Neguac Nature Reserve, NB (Photo by NCC)
Thanks to generous land donations by two families, the Nature Conservancy of Canada (NCC) has protected two sites in Neguac, located about 40 kilometres north of Miramichi, New Brunswick.
Neguac at a glance
Situated at the end of Malpec Road, this property contains a long low–lying barrier dune spit with broad sandy flats that are frequently breached by storms. It also contains a coastal bog and a forest next to a small estuary where a tidal creek encounters the shores of Neguac Bay.
The Neguac dune is approximately 10 kilometres. A small sand island called Neguac North is another two kilometres long. Due to frequent washouts, the spit is often more a series of barrier islands with wide beach fronts.
NCC identified the Neguac Reserve as a priority for conservation mainly because of its sandspit, which is an Important Bird Area (IBA) called the “Neguac Sandspit.” Many of the sand dunes at the Neguac Sandspit are wider than 500 metres at some points, making it the broadest dune system in the Canadian Maritimes.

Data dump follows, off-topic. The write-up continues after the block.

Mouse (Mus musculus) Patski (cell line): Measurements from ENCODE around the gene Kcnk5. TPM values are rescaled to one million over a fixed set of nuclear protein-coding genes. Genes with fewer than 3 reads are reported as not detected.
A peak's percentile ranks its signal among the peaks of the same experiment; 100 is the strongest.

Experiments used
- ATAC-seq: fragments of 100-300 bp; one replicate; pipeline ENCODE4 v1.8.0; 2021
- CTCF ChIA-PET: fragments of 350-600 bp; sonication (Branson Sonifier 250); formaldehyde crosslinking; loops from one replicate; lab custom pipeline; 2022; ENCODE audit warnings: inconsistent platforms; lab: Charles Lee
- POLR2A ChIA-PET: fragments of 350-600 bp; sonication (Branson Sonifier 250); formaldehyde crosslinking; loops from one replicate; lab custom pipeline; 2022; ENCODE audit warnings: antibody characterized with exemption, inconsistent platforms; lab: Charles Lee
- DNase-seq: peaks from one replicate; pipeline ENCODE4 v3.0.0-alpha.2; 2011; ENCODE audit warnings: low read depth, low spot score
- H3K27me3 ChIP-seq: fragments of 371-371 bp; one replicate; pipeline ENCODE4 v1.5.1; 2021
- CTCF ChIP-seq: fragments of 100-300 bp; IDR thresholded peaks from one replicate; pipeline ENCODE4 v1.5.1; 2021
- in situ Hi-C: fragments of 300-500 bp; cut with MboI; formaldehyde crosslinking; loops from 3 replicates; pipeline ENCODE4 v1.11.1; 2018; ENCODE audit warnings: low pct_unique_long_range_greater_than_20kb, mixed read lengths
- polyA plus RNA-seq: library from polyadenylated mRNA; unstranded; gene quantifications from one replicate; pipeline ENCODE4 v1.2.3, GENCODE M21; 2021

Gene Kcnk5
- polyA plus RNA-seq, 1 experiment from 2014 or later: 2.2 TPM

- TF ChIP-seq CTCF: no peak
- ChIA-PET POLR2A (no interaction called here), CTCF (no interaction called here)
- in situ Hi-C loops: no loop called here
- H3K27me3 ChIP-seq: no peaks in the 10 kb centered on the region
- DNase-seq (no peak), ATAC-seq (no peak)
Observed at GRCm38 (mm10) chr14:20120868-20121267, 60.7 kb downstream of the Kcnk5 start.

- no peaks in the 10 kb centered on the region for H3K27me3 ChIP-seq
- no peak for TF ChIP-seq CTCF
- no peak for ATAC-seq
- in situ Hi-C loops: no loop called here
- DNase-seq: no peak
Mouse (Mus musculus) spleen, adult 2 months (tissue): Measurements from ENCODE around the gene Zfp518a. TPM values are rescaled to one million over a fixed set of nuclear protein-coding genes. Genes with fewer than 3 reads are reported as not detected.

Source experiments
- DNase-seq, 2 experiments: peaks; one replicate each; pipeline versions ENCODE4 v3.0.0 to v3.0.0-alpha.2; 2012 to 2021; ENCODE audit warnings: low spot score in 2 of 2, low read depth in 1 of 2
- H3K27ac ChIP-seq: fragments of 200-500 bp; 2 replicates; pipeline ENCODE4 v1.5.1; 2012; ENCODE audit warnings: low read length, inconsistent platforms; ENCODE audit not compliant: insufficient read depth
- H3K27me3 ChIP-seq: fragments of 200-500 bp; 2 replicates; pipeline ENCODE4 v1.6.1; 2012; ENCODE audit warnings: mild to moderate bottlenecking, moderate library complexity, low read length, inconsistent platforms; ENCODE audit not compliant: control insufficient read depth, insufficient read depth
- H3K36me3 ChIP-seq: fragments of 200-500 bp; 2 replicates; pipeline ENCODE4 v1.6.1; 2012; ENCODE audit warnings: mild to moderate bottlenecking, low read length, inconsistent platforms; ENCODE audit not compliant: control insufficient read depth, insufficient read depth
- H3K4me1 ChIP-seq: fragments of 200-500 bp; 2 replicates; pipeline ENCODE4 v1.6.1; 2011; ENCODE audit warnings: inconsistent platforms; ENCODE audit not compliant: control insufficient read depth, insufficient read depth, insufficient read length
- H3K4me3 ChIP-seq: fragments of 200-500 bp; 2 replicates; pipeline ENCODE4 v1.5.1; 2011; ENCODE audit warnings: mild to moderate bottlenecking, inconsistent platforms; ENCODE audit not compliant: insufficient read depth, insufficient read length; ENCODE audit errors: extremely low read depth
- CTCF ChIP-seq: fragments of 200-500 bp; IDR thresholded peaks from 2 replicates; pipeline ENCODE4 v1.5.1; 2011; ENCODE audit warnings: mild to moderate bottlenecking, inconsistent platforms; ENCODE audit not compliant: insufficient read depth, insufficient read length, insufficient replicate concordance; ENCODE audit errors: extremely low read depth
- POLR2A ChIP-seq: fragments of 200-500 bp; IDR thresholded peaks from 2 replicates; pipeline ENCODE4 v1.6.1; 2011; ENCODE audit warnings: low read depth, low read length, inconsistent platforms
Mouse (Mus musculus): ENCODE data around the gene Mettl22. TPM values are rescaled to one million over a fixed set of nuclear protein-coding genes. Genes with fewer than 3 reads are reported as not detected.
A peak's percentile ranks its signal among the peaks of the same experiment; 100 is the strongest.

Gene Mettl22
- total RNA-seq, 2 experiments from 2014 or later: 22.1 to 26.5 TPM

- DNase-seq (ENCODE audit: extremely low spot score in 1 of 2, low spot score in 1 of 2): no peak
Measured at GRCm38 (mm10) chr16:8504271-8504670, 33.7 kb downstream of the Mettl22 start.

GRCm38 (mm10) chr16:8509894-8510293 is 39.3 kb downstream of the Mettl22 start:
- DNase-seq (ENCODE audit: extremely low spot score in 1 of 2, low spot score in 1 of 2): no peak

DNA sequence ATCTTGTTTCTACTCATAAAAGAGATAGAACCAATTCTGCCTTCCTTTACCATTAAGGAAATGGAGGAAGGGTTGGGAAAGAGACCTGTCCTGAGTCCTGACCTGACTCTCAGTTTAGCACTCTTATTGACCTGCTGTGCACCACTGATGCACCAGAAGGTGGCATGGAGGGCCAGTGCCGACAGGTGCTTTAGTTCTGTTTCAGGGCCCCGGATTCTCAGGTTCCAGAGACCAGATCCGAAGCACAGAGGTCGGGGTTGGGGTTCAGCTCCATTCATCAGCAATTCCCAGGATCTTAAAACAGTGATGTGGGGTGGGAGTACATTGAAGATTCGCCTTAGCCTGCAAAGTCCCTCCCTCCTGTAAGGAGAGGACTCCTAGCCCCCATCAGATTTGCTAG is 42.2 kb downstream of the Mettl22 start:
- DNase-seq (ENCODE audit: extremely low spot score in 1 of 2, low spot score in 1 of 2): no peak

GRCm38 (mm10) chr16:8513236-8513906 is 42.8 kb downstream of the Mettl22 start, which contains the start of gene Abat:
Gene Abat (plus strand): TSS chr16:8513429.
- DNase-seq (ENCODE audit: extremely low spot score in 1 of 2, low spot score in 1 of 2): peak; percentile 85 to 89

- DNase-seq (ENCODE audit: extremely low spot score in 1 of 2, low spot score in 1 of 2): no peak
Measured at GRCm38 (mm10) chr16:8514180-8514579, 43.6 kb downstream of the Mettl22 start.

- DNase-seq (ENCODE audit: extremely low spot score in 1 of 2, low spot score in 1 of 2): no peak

This sandspit provides significant nesting habitat for the piping plover. Historically, more than 3,000 common terns nested on the Neguac Bar.
The Nature Conservancy of Canada has targeted this area for conservation also because of its coastal bogs. Coastal bogs are significant for many species and are an important part of New Brunswick's landscape.
Acadian Peninsula bogs are dominated by sphagnum mosses, which are very vulnerable to commercial harvesting.
The dominant plants on this property include typical coastal bog species such as rhodora and sphagnum mosses.